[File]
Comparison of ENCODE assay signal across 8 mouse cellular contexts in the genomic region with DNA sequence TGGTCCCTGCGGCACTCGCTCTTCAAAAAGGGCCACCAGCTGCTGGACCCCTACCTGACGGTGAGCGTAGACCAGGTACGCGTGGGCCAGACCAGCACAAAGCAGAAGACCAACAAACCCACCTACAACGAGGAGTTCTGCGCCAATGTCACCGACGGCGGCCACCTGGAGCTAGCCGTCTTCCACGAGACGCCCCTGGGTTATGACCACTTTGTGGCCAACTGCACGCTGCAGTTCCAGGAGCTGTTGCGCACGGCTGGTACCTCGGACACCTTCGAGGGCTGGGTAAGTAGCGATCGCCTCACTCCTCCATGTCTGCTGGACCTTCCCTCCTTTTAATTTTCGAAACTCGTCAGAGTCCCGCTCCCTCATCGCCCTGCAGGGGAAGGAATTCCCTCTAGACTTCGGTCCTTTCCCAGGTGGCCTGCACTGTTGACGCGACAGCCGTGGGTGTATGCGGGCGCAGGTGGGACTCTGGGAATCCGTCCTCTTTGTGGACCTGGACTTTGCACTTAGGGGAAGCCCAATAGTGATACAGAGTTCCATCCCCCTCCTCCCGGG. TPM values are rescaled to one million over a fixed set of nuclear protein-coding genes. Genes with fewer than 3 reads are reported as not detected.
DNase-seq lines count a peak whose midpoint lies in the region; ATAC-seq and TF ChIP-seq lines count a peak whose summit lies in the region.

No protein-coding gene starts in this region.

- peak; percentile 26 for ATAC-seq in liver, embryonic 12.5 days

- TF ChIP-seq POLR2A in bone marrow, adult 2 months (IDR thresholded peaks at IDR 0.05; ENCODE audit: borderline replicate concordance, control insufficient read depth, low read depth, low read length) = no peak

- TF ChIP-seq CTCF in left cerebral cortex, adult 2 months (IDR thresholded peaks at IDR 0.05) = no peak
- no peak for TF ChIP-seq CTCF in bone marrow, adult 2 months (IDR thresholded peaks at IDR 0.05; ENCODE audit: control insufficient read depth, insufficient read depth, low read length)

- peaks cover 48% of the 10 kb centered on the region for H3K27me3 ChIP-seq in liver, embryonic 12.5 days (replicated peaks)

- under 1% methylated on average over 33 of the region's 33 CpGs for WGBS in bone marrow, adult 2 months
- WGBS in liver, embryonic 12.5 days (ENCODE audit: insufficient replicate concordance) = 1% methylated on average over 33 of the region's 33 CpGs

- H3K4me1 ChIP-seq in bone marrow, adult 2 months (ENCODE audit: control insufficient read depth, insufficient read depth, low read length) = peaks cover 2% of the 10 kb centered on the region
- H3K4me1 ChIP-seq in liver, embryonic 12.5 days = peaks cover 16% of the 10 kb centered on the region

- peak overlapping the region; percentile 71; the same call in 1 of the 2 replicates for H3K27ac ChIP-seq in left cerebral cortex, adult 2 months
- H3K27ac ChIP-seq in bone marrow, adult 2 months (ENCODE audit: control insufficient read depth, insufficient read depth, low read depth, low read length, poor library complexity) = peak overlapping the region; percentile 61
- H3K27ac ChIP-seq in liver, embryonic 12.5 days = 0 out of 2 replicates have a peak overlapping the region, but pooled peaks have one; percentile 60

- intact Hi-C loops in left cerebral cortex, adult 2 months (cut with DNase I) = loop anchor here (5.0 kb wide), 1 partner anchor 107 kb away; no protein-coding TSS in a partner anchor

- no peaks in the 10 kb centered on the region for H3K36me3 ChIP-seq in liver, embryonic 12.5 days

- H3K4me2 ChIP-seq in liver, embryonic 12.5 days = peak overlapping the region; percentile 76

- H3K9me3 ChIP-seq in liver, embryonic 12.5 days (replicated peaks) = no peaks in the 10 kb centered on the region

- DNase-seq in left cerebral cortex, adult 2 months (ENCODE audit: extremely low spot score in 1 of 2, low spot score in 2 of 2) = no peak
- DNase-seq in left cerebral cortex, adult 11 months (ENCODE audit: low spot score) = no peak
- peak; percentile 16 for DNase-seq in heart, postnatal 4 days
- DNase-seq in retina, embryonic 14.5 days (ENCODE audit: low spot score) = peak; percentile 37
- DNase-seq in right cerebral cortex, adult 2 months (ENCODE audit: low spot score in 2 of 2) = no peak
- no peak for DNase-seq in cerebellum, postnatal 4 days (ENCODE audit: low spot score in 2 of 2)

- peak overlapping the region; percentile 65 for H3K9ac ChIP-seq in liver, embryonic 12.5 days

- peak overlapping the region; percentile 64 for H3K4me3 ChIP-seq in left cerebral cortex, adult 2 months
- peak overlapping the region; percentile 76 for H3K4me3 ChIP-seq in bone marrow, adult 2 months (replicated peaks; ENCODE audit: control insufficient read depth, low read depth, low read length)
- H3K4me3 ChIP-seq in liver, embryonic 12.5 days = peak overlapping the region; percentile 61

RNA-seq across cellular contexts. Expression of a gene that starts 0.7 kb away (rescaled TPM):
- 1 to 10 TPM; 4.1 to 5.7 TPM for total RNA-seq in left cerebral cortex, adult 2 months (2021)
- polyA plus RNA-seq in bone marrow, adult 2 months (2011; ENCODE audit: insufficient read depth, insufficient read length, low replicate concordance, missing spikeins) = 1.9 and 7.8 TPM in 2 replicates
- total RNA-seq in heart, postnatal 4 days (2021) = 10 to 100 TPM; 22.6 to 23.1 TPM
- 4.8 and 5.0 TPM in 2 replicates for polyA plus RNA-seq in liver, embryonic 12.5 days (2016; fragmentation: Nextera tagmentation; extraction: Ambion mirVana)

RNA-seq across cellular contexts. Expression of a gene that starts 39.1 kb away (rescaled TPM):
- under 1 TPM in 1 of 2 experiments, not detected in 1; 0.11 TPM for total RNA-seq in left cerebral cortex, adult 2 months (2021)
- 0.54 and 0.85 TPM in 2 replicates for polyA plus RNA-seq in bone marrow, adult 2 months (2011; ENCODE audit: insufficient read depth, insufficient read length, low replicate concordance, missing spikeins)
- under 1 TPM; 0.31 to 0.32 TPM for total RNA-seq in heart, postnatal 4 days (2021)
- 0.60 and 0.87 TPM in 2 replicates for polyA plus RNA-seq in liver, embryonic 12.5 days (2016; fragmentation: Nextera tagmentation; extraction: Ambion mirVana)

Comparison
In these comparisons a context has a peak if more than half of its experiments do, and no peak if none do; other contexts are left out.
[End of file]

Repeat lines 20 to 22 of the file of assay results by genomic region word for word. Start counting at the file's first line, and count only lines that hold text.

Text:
- DNase-seq in left cerebral cortex, adult 2 months (ENCODE audit: extremely low spot score in 1 of 2, low spot score in 2 of 2) = no peak
- DNase-seq in left cerebral cortex, adult 11 months (ENCODE audit: low spot score) = no peak
- peak; percentile 16 for DNase-seq in heart, postnatal 4 days